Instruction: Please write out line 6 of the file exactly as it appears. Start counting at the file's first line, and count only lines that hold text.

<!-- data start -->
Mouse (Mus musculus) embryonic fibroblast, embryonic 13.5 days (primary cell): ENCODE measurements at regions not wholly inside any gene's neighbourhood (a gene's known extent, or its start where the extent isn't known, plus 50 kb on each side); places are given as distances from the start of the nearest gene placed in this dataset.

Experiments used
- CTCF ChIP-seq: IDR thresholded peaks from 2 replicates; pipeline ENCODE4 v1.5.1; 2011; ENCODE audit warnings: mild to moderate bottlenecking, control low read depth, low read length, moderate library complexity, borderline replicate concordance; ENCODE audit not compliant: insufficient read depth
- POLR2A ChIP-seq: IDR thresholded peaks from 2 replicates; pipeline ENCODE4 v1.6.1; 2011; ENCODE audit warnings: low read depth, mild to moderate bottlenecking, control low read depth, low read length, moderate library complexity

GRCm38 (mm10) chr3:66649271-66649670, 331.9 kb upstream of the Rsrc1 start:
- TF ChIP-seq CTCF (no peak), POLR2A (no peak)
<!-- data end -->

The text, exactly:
- TF ChIP-seq CTCF (no peak), POLR2A (no peak)